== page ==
Zarqawi warns fight goes on

news2_26_4.jpgBAGHDAD (Reuters) — Al Qaeda leader in Iraq Abu Mussab Zarqawi said in a rare video on Tuesday his mujahedeen were fighting on in the three-year-old war against the “crusader enemy” and America was behind efforts to form a new government.

“Your mujahedeen sons were able to confront the most ferocious of crusader campaigns on a Muslim state,” a black-clad Zarqawi said in the video posted on the Internet. “They have stood in the face of this onslaught for three years.” Zarqawi, who wore a green vest and had an assault rifle beside him, issued previous messages via audio recordings, and a statement from the Al Qaeda affiliated Mujahedeen Council accompanying the tape said it was his first video.

The message from Zarqawi, who has kept a low profile for months and has been written off by some Iraqi leaders, appeared two days after an audiotape from Osama Ben Laden and one day after bombs in the Egyptian Sinai resort of Dahab killed at least 18 people. Some say Zarqawi is a spent force, but Western intelligence sources say he has simply shifted tactics from attacking US-led forces to targeting Iraqi troops.

Prime Minister-designate Jawad Maliki is forming a government of national unity to combat the insurgency and the mounting sectarian violence that threatens to drag the fledgling democracy into civil war.

Talks on new government

He has less than four weeks to present a Cabinet list to parliament for approval, but has said he will deliver it early.

“If God is willing, I am setting myself a timetable of 15 days to finish forming the Cabinet and deliver it to the parliament,” he told Iraqiya television late on Monday.

In remarks aired on Iraqiya on Tuesday, he said he had begun talks with other parties on a coalition administration.

Maliki’s appointment by President Jalal Talabani last Saturday ended a four-month deadlock and has raised hopes a rainbow coalition embracing the Shiite Muslim majority along with Sunni Arabs and Kurds can bring peace and stability.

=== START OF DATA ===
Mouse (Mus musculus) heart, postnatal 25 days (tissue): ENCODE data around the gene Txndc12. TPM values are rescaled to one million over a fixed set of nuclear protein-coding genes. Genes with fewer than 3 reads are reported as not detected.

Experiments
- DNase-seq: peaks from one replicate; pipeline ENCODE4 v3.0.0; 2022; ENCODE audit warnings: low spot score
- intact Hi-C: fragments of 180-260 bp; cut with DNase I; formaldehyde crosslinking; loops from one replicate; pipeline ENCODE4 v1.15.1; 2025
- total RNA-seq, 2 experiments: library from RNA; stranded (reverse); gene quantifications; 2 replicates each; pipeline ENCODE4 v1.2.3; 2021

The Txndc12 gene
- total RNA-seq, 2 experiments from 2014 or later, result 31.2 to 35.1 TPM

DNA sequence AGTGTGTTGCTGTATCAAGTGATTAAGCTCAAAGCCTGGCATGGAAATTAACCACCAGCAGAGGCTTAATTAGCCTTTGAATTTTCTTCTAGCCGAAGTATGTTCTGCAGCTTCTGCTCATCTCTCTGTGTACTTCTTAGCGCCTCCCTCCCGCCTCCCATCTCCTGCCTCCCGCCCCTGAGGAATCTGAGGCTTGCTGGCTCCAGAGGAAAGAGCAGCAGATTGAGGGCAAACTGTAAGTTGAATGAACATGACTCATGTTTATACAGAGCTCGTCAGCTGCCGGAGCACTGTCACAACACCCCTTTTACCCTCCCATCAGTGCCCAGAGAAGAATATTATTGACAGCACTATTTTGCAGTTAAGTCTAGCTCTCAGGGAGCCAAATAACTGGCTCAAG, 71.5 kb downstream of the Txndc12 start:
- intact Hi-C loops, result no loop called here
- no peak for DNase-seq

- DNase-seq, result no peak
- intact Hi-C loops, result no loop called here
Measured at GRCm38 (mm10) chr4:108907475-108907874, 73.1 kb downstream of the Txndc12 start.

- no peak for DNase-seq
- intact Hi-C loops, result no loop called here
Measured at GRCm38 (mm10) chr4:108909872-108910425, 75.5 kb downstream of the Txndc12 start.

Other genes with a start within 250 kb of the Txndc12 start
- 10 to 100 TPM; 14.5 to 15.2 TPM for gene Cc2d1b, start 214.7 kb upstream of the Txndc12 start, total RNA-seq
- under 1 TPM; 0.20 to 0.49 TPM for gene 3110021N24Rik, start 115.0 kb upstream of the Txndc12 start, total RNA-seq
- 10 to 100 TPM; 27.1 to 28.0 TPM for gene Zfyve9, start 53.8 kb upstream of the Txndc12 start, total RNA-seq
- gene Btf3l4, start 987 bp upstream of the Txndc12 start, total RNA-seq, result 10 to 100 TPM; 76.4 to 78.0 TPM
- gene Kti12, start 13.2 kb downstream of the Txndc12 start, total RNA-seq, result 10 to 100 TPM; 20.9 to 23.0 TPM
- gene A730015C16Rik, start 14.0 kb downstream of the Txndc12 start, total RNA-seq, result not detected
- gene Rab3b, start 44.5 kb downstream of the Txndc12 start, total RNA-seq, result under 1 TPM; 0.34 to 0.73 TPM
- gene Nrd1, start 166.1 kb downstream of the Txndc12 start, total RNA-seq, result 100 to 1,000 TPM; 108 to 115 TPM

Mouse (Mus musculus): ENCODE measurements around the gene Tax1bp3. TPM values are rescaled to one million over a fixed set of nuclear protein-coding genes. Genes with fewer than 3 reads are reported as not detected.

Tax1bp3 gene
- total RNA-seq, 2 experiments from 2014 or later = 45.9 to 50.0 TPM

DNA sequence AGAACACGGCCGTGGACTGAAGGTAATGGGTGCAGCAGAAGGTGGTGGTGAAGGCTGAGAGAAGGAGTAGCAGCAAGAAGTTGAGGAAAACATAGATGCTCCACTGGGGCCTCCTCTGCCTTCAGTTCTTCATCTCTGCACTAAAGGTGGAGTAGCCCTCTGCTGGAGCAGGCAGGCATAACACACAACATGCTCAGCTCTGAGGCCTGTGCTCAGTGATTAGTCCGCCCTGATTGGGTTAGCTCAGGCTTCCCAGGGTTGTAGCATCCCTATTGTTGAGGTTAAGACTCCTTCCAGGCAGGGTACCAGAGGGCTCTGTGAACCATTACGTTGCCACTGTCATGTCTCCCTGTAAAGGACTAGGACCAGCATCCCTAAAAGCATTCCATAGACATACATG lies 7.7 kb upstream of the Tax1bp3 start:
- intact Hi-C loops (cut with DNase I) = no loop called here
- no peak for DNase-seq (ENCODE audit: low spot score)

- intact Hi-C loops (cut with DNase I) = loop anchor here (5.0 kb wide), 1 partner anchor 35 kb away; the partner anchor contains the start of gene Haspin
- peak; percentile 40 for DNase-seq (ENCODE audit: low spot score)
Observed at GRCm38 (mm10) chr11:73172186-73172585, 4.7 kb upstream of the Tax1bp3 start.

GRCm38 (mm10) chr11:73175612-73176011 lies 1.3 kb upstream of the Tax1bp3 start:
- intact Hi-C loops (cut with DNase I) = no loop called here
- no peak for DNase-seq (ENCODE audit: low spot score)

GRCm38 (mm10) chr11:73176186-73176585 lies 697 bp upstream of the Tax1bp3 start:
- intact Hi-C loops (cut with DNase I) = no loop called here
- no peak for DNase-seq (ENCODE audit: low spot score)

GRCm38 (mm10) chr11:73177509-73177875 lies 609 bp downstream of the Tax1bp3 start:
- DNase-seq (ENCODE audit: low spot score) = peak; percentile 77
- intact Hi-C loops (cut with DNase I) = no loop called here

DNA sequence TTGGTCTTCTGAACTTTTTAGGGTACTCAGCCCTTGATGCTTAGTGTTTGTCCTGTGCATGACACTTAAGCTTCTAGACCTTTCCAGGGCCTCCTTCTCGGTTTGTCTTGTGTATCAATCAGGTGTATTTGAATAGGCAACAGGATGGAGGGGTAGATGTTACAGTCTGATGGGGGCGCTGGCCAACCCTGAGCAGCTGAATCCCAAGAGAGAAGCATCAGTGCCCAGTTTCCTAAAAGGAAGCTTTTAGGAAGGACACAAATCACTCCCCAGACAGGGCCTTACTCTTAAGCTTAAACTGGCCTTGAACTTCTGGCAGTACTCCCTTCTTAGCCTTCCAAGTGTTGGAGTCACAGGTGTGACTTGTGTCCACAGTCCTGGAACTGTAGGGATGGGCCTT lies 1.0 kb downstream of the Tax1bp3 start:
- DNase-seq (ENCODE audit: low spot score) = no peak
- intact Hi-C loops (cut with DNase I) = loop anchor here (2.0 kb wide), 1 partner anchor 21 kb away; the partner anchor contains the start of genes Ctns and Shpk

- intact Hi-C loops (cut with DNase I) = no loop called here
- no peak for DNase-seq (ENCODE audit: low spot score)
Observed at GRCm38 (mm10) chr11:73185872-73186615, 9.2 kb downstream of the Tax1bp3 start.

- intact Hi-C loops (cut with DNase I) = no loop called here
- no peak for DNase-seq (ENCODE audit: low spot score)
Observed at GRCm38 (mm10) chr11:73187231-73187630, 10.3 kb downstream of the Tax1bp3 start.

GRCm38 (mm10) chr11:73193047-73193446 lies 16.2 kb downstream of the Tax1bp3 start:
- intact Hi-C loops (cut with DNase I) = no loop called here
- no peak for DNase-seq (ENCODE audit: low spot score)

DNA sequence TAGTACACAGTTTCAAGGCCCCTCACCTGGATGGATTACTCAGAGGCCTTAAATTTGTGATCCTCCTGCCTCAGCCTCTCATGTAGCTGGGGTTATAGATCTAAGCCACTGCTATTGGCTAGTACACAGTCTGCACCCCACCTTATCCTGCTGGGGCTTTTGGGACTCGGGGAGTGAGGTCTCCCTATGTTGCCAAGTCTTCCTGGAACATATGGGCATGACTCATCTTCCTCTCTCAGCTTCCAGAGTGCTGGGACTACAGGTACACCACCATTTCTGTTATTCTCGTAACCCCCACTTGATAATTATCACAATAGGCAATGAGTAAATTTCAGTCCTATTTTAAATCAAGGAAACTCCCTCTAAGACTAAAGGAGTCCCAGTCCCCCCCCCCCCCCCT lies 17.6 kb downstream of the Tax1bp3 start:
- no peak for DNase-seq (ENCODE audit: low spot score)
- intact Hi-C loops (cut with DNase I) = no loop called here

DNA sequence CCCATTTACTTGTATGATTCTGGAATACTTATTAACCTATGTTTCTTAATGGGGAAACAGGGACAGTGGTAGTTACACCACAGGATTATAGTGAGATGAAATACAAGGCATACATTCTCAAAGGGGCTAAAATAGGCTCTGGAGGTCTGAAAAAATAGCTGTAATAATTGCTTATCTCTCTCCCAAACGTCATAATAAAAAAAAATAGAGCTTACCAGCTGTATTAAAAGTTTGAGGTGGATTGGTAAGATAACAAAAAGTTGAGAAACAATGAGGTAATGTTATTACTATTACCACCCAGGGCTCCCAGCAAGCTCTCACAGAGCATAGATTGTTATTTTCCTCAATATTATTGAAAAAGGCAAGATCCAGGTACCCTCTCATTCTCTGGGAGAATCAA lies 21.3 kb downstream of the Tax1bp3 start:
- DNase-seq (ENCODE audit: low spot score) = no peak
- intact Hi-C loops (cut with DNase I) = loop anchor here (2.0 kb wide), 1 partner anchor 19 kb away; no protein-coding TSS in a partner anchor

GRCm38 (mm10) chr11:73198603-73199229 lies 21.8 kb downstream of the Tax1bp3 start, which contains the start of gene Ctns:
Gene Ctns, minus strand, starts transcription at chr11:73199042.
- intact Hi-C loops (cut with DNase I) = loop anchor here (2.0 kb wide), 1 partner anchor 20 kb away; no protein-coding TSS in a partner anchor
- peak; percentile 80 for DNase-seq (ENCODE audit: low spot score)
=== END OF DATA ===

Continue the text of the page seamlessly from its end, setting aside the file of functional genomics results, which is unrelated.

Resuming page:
US President George W. Bush, whose opinion poll ratings have slumped to the lowest of his presidency amid US public disenchantment with the war, has welcomed Maliki’s appointment as a historic moment for Iraq.

US forces are engaged in heroic efforts to help Iraq succeed, he said in Washington. “We’re on our way to victory.” There are 130,000 US troops in Iraq.

“We’ve got more work to do. But the people — our troops need to know and those working in the field need to know — that there is a bipartisan desire for us to be successful in this very important theatre in the war on terror.” Washington has said a government of national unity will strengthen Iraq and improve its ability to maintain its own security, paving the way for some US troops to go home.

But US Ambassador to Iraq Zalmay Khalilzad, who led Washington’s very public effort to push politicians into agreement, warned Americans to prepare for a long engagement in Iraq and the Middle East.

“We must perhaps reluctantly accept that we have to help this region become a normal region, the way we helped Europe and Asia in another era,” he told The Los Angeles Times. “Now it’s this area from Pakistan to Morocco that we should focus on.

Baghdad has been hit by a string of bombings this week, the latest on Tuesday in a minibus near a crowded market, killing two people. Gunmen also killed a senior judge in the capital.

Sectarian violence has soared since the February bombing of a major Shiite shrine.

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